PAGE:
The University of Tennessee at Knoxville says it’s investigating a law professor’s tweet suggesting that motorists “run down” protesters blocking traffic following a fatal police shooting in Charlotte, N.C. The professor, a popular blogger with the Twitter handle @Instapundit, says he hasn’t been contacted by the university directly … On Thursday, Melanie D. Wilson, dean of Tennessee’s College of Law, posted a statement to the university website saying that she was “aware of the remarks” and of the “serious and legitimate concerns expressed by members of the [law college] family and the University of Tennessee community, as well as concerned citizens across the country.”Wilson said Reynolds’s comments “do not reflect my views and opinions, nor do they reflect the values of the college and university,” and that she, administrators and faculty members are “investigating this matter.”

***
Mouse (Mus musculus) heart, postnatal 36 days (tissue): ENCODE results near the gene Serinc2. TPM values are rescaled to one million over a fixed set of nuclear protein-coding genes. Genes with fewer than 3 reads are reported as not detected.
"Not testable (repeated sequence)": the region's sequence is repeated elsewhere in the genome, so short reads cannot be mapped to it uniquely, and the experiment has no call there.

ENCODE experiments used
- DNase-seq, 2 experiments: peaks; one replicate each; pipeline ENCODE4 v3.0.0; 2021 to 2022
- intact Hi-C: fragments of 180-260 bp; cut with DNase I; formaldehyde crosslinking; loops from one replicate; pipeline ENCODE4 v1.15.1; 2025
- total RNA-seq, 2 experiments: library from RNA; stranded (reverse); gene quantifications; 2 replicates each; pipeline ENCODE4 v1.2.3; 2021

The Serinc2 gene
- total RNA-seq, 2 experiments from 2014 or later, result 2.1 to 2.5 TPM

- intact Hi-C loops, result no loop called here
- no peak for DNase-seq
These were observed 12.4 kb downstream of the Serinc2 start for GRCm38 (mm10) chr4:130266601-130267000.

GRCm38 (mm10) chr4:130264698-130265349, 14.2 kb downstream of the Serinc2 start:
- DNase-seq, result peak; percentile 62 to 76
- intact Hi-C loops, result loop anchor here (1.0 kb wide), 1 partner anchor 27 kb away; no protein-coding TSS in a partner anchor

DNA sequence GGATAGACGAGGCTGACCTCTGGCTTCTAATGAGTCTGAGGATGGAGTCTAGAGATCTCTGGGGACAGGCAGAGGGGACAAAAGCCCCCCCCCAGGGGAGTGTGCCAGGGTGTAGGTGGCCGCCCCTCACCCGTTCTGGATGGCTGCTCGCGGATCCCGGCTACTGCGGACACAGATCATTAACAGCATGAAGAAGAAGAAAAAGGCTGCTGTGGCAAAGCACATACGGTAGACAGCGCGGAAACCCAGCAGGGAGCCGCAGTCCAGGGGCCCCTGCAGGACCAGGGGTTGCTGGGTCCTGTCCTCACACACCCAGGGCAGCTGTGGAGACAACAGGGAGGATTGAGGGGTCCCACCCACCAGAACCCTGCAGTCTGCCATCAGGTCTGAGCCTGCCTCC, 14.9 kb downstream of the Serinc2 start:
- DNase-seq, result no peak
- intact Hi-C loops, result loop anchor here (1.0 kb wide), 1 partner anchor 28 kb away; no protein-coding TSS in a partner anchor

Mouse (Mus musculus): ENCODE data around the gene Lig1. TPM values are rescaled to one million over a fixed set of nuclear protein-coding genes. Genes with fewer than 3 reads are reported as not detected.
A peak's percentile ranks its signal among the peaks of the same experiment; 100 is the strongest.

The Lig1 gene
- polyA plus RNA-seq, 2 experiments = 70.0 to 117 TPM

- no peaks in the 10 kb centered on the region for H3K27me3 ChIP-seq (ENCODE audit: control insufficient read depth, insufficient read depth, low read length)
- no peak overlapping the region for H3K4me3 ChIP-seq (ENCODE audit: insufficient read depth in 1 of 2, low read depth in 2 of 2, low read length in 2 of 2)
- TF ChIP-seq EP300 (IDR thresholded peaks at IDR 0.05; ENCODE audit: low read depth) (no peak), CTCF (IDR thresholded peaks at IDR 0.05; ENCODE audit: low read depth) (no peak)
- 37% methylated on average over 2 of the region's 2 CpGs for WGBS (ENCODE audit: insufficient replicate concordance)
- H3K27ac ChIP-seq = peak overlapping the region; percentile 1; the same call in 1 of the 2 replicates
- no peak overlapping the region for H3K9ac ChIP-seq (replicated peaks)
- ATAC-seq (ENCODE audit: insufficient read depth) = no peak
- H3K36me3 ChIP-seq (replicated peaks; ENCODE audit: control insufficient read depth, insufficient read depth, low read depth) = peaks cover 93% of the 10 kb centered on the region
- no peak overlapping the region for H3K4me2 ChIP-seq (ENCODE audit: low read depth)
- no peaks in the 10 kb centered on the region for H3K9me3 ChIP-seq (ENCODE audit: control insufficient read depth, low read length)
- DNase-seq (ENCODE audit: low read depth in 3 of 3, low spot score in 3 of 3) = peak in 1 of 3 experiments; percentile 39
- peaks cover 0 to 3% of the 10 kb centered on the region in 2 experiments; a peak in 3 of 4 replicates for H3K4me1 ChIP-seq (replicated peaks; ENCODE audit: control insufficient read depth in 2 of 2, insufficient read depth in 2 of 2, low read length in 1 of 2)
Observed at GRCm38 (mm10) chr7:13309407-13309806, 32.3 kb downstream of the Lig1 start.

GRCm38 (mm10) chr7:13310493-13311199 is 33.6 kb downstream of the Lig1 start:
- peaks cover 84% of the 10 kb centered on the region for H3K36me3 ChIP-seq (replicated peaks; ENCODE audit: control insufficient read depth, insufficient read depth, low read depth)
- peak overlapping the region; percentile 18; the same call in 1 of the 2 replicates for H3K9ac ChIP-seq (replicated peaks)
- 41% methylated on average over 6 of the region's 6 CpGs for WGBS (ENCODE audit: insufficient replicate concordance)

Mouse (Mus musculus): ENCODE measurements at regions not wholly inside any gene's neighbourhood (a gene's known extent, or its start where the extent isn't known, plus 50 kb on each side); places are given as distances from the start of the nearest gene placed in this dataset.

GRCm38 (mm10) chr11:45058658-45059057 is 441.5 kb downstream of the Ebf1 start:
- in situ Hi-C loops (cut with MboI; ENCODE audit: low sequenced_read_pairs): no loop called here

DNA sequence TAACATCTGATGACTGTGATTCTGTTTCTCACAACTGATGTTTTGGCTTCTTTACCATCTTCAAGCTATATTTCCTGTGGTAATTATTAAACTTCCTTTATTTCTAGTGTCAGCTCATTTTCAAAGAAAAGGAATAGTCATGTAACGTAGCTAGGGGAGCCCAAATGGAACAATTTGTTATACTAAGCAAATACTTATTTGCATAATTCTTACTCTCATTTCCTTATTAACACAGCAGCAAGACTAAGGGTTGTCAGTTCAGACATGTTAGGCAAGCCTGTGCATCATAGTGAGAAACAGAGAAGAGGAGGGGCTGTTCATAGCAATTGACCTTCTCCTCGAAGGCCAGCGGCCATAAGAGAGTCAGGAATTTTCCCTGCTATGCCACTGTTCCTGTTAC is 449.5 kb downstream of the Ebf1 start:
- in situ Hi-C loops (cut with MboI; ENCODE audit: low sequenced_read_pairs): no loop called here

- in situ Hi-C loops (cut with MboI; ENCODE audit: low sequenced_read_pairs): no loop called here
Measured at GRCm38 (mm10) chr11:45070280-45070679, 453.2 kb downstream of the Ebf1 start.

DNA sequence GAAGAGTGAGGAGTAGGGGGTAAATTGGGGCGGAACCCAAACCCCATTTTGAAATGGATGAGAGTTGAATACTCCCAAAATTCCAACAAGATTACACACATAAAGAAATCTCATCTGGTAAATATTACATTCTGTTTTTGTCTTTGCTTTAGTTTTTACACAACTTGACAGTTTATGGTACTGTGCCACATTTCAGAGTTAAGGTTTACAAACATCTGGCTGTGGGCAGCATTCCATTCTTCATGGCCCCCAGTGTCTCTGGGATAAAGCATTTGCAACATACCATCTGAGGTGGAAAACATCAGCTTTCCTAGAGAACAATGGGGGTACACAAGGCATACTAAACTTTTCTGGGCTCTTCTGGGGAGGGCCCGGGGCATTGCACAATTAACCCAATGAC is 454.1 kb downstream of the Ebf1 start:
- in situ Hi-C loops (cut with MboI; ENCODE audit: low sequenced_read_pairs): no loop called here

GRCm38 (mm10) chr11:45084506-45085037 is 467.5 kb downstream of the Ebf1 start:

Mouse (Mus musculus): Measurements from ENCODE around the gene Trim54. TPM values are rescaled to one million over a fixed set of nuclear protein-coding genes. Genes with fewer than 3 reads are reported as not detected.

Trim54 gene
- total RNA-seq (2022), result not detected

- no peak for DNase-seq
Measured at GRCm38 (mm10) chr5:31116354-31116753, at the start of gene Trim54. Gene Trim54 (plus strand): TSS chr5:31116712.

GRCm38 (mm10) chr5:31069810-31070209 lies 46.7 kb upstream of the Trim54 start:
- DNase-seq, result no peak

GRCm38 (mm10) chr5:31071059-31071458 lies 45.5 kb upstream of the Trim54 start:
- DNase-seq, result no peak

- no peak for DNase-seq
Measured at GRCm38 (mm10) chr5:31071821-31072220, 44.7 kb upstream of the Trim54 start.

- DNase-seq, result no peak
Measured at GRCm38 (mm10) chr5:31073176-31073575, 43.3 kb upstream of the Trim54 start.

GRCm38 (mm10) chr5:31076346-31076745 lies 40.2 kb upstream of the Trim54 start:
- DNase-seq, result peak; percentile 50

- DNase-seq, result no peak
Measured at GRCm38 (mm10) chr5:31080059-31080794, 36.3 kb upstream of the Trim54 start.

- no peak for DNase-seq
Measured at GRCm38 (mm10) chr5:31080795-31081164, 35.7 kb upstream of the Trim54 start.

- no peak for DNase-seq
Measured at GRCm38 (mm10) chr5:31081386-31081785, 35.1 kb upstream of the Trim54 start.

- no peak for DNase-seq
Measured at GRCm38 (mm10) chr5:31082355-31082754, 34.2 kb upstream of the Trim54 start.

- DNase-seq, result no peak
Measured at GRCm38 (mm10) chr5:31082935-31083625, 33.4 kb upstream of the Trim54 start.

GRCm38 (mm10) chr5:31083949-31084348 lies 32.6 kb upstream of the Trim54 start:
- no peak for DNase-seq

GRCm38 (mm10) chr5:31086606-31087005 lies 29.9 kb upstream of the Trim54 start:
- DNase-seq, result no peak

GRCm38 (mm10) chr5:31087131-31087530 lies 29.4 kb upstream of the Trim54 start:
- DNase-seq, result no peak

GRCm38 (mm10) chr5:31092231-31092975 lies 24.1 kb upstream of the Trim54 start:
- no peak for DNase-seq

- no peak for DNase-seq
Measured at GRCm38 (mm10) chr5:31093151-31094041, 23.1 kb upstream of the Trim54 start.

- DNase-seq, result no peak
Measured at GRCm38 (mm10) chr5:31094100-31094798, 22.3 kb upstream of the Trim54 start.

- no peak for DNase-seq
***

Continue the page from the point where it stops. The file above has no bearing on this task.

The reason is straightforward. As Chris, Alex Gourevitch and Corey have argued at length, the lack of job security across much of the US means that employers can threaten your job to discipline you for things they don’t like, including punishing activities that have nothing to do with one’s employment. I don’t like Reynolds being investigated for a tweet that doesn’t have anything obvious to do with his employment as a law professor. If he were to be punished for it, it would be seriously problematic.